# Dodecagon — Sides, Area & Angles

Written by
Malcolm McKinsey
Fact-checked by
Paul Mazzola

## What is a dodecagon?

dodecagon is a type of polygon with these properties:

1. It has two dimensions

2. It has 12 straight sides enclosing a space

3. It has 12 interior angles

Sometime during the mid 1600s, a mathematician felt the need for a descriptive word for a 12-sided polygon. The word dodecagon comes from the Greek, dōdeka-, which means 12, and + -gōnon, which means angled.

Dodecagons can be regular, meaning all interior angles and sides are equal in measure. They can also be irregular, with varying angles and sides of different measurements. If you ever try to draw a dodecagon freehand, you will no doubt make an irregular dodecagon.

## Finding angles and perimeter of a regular dodecagon

No matter the shape, a regular polygon can have its exterior angles add to no more than 360°. Think: to go around the shape, you make a complete circle: 360°.

So, divide 360° by the dodecagon's twelve exterior angles. Each exterior angle is 30°.

That was the easy part. The interior angles of a dodecagon are a bit harder. You can use this generic formula to find the sum of the interior angles for an n-sided polygon (regular or irregular):

• Sum of interior angles = $(n-2)\times 180°$

• Sum of interior angles = $10\times 180°=1800°$

Once you know the sum, you can divide that by 12 to get the measure of each interior angle:

This means each side intersects the next side only 30° less than a straight line! That is one of two reasons drawing a regular dodecagon freehand is so difficult. The other reason is the difficulty of drawing 12 equal-length sides.

To calculate the perimeter of a regular dodecagon, multiply one side's measurement, s, times 12:

• Perimeter = $12\times s$

• Length of one side: 17 mm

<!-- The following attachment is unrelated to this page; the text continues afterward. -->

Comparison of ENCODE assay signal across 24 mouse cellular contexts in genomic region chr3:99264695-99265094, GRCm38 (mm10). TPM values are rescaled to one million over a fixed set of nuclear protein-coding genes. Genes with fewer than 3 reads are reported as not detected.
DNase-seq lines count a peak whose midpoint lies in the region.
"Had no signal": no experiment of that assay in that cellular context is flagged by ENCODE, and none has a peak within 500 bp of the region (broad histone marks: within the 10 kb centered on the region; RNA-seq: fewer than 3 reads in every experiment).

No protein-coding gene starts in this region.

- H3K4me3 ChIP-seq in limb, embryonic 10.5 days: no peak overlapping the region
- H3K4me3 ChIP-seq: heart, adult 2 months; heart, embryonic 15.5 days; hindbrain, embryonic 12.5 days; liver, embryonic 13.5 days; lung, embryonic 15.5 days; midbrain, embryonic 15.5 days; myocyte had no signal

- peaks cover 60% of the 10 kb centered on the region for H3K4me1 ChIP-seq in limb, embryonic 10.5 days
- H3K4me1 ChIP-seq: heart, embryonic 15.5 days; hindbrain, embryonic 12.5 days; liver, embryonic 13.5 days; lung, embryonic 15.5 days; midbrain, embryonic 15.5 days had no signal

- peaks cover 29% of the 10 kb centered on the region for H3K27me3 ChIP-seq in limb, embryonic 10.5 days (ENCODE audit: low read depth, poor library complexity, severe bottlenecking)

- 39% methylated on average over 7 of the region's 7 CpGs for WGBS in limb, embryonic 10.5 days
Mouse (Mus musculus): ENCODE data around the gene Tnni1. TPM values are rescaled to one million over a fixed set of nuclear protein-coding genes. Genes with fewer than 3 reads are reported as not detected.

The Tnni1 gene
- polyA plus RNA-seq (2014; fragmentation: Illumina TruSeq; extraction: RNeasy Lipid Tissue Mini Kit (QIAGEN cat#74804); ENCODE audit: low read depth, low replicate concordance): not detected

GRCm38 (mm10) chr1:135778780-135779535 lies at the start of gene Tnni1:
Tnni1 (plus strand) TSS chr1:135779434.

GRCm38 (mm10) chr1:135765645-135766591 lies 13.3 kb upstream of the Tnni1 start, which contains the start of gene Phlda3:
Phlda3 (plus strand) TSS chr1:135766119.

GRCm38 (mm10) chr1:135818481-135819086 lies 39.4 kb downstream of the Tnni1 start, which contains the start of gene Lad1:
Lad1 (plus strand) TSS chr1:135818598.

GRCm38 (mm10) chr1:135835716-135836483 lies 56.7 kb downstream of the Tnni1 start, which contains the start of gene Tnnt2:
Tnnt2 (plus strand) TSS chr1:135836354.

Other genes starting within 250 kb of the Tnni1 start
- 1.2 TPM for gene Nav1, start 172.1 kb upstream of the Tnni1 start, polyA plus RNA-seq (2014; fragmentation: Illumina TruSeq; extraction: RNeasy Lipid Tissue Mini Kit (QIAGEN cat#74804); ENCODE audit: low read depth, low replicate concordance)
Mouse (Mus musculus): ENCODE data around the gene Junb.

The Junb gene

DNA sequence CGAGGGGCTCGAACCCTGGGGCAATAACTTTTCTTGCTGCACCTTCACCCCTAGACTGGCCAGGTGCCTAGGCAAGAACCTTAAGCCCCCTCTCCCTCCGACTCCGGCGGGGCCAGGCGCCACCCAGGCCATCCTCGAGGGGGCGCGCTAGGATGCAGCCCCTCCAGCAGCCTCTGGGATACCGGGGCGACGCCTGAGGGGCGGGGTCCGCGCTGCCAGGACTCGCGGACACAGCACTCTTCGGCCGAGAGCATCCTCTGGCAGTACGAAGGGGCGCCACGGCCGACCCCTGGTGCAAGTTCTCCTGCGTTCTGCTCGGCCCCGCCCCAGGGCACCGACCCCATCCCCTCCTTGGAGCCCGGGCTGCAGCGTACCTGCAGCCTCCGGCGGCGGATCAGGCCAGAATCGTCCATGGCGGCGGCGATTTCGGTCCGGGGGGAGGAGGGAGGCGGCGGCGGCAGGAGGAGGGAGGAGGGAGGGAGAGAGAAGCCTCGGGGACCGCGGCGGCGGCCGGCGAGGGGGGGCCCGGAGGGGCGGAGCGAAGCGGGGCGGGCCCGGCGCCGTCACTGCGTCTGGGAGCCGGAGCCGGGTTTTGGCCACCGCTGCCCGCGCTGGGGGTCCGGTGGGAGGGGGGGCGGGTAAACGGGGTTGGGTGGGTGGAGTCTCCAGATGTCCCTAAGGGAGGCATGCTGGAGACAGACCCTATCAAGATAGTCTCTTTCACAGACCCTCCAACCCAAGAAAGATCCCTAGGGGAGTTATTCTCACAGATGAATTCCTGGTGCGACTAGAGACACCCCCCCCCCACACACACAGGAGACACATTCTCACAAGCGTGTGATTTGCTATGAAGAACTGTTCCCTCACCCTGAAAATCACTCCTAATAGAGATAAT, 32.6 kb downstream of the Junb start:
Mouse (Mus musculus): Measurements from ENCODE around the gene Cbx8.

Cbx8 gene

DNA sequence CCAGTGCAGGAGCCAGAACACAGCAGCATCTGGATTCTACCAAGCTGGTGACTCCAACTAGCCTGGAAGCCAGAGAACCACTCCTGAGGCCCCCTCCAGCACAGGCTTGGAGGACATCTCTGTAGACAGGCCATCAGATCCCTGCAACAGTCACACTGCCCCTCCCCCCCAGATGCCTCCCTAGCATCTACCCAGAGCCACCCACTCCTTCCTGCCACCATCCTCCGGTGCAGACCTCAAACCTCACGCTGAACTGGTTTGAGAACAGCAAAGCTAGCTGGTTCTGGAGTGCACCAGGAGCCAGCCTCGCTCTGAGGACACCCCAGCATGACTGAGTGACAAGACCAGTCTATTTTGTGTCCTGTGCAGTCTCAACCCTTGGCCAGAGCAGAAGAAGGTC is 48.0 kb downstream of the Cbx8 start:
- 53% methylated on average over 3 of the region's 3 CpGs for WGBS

• Perimeter: $12\times 17mm=204mm$

## Area of a regular dodecagon

The easy calculations are behind us. Now let's tackle area of a regular dodecagon. For a regular dodecagon with sides s, the area formula is:

As an example, the 2017 British one-pound coin is a regular dodecagon. One side of this beautiful coin is 6.278 mm in length. What is the area of this coin?

• $A=3\times {s}^{2}\times (2+\sqrt{3})$

• $A=3\times (6.278mm{)}^{2}\times (2+\sqrt{3})$

• $A=118.239852m{m}^{2}\times 3.73205080757$

• $A=441.277135143m{m}^{2}$

• $A=4.41277c{m}^{2}$

You will seldom need that level of precision with your decimal places, so feel free to round as you wish; $441.277m{m}^{2}$ is very precise.

## Working with dodecagons

You can draw a regular dodecagon with only a pencil, paper, compass and straightedge, but the steps are a bit involved.

You will find few if any examples of naturally occurring dodecagons in the natural world, but coin minters like the shape. It is very hard to counterfeit. One online coin catalog lists some 449 dodecagonal coins of many different nations.

Besides the British coin, Australia, Fiji and the Solomon Islands mint dodecagonal coins.

## Try it!

Here is a regular dodecagon with sides measuring 74 cm. What is its perimeter and area?

Think before you peek!

### Perimeter:

• Perimeter = $12\times s$

• Length of one side: 74 cm

• Perimeter: $12\times 74cm=888cm$

### Area:

• $A=3\times {s}^{2}\times (2+\sqrt{3})$

• $A=3\times (74cm{)}^{2}\times (2+\sqrt{3})$

• $A=\mathrm{16,428}c{m}^{2}\times 3.73205080757$

• $A=\mathrm{61,310.13065192}c{m}^{2}$

• $A=6.13101307{m}^{2}$

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